In both systems there exists a problem of crosstalk between the tracks when recording the control track and attempting to read out the audio track A3. In the SMPTE format wherein the control track is recorded as a saturated signal of relatively large amplitude, the problem of crosstalk must be taken into account, even though the spacing is relatively large between the control track and the audio track A3. In the EBU format, the resulting decrease in space between the control track and the audio track A4, requires precautions to minimize crosstalk between the tracks when recording the control track and playing back the track A4, even though the EBU control track signal uses a biased small pulse signal.
Accordingly, in recording a control track, there are various conditions and associated problems which must be dealt with. For example, the control track drive circuit should properly record the control signal to allow its efficient and faithful reproduction upon playback, and should minimize or delete entirely any objectionable level of crosstalk between the control track and the adjacent audio track. Further, the drive circuit should not be affected by a change in inductive reactance of the driven head, which may vary between heads as much as ±20%. In high qualilty audio head applications, the drive circuit should not generate any phase changes in the response characteristics of the recorded audio signal.
There also are various practical considerations which should be taken into account in the design of a control track, or an audio track, head drive circuit. Typical of such considerations are that the circuit be relatively simple in design, and require as few "tweaking" adjustments as possible when performing the final system test of the apparatus. Adjustments in a driver circuit generally are interreactive and therefore require excessive and cumbersome tweaking in order to properly adjust them to the correct proportions.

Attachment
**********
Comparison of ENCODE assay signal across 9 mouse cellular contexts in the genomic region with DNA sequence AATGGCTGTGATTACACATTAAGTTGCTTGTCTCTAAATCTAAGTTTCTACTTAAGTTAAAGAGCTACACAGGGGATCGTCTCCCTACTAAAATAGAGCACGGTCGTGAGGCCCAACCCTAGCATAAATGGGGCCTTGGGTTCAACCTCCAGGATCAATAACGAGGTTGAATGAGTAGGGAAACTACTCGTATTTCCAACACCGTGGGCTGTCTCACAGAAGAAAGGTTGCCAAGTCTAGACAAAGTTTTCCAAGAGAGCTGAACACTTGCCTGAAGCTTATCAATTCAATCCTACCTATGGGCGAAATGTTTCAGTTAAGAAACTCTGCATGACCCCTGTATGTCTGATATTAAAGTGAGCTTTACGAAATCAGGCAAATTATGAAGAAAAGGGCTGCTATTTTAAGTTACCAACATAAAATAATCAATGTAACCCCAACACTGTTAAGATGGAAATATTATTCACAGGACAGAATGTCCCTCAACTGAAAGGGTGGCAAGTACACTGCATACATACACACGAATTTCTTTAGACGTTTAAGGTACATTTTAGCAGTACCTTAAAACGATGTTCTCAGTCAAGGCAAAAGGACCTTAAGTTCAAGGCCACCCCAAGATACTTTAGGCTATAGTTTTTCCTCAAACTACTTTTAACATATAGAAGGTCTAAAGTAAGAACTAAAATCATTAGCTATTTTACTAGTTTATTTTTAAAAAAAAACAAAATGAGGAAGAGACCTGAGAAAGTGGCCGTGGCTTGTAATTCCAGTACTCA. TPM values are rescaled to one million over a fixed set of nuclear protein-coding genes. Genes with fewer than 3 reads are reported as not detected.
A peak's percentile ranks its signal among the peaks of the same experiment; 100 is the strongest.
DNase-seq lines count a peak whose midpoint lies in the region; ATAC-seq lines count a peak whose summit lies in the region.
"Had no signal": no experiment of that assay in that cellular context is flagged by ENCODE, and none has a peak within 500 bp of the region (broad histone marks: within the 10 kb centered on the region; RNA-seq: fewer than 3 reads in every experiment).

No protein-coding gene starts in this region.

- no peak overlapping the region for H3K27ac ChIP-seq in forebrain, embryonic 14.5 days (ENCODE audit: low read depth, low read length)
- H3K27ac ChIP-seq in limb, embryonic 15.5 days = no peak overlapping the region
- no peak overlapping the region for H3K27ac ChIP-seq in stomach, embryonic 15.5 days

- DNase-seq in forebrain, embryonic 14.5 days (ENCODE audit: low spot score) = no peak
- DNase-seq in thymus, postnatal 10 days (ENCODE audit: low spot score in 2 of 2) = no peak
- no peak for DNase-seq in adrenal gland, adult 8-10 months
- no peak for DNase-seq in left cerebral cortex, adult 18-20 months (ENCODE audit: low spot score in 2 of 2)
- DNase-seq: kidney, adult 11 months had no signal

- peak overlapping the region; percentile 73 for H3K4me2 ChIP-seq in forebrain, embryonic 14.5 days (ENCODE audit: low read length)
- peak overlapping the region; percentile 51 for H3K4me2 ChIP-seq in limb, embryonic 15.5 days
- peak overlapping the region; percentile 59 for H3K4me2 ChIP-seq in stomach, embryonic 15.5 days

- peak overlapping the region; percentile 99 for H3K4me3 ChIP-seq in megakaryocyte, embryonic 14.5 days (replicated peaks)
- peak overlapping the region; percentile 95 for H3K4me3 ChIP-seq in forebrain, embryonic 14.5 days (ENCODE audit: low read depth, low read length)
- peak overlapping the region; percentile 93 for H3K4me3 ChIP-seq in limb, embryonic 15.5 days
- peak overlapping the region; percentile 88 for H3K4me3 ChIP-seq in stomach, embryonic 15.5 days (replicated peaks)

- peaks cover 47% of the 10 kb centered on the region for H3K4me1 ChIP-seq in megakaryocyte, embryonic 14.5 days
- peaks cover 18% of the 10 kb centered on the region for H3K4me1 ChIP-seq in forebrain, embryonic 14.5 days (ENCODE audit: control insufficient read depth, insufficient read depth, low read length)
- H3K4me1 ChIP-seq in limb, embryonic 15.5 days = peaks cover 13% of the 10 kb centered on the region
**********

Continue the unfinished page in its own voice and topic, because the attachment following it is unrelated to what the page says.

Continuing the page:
In keeping with the above considerations, various circuits have been developed in the art to provide control track head driver circuits which provide the preferred control track parameters as well as the preferred circuit features. Typical of such control track drive circuit is that used in the video production recorder VPR-2B manufactured by Ampex Corporation, Redwood City, California, which employs an "interrupted" bias control track drive circuit for the EBU format, and a now-biased saturated squarewave drive circuit for the SMPTE format.
The former circuit circumvents the problems usually associated with conventional additive bias schemes which employ, for example, a bias transformer, separate feeds for bias drive and record drive, and two level potentiometers which require careful tweaking adjustments to provide the correct drive proportions. It follows that the system is readily simple to set up with a minimum of tweaking adjustments.